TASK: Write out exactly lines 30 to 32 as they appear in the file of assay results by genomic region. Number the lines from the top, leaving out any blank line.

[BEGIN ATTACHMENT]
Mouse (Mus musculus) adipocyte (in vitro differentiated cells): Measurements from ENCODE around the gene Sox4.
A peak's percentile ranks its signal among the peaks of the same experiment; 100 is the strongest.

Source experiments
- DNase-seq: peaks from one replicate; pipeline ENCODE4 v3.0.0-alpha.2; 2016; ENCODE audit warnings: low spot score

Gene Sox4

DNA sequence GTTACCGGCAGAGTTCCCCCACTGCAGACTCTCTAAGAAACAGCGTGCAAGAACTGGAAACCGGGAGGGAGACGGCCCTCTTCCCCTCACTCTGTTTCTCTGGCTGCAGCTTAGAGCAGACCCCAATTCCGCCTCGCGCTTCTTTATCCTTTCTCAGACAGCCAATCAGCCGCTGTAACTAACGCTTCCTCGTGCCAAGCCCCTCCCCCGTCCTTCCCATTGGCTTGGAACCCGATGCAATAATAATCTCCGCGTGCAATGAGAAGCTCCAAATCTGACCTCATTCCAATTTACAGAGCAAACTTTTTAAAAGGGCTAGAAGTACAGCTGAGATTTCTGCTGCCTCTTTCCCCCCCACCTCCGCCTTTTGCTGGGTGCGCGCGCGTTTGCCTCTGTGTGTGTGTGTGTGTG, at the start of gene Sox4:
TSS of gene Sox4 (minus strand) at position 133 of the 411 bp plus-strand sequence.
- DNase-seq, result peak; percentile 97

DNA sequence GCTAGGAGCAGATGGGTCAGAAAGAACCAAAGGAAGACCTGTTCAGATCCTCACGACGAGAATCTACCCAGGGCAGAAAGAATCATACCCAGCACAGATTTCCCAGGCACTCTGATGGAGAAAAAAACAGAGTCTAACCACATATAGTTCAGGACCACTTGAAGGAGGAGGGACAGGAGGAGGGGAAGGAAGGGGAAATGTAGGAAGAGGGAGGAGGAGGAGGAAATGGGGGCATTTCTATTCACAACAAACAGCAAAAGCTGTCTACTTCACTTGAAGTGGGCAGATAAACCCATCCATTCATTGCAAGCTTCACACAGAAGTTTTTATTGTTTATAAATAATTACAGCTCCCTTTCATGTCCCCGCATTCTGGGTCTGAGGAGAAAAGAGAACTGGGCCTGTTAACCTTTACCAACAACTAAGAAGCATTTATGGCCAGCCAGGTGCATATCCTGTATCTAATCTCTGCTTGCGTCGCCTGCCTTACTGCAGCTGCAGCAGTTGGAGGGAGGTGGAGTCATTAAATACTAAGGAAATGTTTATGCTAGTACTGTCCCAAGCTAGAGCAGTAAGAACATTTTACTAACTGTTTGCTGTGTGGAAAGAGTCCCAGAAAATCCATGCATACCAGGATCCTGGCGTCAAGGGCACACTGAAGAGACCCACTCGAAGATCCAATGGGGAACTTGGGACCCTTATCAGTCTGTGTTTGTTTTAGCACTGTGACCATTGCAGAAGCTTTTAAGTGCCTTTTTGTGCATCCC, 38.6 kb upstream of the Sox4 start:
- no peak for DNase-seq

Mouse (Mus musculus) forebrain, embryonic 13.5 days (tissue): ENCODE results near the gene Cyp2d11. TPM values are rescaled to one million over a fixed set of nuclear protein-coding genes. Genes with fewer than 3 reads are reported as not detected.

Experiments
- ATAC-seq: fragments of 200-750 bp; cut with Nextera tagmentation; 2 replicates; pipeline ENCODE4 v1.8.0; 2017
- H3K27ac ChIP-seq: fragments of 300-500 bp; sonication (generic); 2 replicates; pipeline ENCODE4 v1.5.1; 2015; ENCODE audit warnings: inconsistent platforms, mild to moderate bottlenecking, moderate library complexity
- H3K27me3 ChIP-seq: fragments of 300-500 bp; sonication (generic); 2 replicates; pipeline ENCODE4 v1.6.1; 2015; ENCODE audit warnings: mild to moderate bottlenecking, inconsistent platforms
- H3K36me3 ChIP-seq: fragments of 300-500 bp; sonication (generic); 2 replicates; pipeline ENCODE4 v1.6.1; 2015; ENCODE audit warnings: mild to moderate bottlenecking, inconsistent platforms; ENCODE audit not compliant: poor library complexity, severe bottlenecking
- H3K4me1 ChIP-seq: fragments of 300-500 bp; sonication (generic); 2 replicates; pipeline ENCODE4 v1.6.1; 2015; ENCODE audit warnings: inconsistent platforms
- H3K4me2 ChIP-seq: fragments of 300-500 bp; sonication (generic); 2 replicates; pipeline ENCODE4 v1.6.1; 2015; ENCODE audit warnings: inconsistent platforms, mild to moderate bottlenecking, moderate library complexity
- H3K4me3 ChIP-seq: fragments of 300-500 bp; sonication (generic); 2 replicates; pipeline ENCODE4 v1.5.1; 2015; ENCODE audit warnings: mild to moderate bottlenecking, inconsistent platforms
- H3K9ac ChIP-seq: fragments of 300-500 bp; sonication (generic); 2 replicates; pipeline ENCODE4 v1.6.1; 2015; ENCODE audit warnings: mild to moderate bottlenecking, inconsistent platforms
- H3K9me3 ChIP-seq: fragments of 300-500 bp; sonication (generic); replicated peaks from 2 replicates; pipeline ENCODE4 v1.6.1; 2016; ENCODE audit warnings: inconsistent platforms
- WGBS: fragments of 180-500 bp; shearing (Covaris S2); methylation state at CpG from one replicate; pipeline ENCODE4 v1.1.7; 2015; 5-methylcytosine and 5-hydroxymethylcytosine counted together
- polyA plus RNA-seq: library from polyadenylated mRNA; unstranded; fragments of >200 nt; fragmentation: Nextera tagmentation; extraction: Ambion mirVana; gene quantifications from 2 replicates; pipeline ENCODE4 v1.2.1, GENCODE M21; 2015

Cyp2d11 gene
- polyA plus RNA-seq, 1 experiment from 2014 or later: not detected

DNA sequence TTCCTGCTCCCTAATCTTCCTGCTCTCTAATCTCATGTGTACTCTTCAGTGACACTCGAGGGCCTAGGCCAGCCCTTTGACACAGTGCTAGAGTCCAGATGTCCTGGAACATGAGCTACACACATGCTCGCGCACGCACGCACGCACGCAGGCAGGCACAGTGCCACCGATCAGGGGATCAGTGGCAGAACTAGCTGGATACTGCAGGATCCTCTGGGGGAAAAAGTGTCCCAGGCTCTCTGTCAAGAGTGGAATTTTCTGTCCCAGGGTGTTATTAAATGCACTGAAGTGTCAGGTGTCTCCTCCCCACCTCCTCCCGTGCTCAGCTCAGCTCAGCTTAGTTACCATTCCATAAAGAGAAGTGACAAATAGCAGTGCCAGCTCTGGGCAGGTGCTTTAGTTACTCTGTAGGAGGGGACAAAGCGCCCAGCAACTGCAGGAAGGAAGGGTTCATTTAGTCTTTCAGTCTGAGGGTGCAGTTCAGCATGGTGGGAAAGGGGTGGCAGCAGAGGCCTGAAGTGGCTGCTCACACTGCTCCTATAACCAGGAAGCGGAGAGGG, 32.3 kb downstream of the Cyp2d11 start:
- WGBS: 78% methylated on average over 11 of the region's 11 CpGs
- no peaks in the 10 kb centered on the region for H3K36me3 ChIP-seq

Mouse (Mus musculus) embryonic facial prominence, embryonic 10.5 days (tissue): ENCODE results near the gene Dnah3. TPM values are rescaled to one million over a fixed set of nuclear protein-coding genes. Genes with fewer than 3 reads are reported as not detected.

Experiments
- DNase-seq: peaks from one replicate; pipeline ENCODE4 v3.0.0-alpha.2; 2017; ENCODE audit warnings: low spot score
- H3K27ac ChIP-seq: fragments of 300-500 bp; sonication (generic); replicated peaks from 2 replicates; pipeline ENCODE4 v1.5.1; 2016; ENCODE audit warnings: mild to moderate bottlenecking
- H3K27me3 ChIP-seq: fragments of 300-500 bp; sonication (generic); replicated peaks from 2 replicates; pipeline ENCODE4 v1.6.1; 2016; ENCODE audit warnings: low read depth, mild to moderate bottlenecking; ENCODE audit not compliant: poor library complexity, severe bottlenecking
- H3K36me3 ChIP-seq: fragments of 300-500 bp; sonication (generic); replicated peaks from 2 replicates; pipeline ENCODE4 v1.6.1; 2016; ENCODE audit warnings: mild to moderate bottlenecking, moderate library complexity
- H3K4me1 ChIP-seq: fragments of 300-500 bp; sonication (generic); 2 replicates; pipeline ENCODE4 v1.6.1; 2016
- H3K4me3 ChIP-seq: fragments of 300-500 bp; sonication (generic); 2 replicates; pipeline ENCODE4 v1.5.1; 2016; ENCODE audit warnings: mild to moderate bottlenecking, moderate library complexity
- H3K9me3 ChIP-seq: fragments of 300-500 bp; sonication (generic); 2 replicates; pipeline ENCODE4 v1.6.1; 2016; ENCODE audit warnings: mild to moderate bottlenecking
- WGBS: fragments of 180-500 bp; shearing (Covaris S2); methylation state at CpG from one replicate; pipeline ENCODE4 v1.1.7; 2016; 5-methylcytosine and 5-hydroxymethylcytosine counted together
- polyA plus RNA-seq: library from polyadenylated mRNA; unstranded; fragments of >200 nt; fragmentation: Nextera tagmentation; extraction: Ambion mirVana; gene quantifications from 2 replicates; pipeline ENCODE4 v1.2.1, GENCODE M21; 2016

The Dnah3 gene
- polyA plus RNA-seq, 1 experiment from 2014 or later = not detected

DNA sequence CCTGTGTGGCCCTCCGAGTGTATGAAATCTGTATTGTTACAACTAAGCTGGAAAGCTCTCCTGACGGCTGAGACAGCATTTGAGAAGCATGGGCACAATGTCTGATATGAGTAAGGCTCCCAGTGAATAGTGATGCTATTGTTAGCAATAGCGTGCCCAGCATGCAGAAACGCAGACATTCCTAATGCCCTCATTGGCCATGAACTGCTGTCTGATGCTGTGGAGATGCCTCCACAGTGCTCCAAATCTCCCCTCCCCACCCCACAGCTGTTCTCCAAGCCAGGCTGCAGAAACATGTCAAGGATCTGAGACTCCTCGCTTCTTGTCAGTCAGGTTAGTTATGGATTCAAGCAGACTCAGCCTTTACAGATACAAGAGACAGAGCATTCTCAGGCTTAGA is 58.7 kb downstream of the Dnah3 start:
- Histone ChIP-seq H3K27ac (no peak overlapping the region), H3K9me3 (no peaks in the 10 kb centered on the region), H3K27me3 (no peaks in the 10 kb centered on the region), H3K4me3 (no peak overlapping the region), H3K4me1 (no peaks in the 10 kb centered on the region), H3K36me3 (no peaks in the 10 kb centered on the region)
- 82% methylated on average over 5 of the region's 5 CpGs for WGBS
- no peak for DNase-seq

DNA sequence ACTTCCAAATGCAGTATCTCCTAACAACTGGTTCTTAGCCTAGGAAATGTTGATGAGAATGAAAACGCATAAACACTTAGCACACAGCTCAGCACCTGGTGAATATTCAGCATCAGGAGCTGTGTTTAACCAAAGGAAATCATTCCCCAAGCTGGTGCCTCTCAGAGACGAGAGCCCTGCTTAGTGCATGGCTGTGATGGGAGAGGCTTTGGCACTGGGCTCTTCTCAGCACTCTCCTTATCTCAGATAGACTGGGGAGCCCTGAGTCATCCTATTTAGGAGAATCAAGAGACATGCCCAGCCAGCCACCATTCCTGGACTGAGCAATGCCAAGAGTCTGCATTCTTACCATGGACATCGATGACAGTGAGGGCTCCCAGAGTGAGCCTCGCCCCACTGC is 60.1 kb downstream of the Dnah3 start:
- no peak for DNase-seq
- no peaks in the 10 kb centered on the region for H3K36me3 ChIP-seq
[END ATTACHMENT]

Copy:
Experiments
- DNase-seq: peaks from one replicate; pipeline ENCODE4 v3.0.0-alpha.2; 2017; ENCODE audit warnings: low spot score
- H3K27ac ChIP-seq: fragments of 300-500 bp; sonication (generic); replicated peaks from 2 replicates; pipeline ENCODE4 v1.5.1; 2016; ENCODE audit warnings: mild to moderate bottlenecking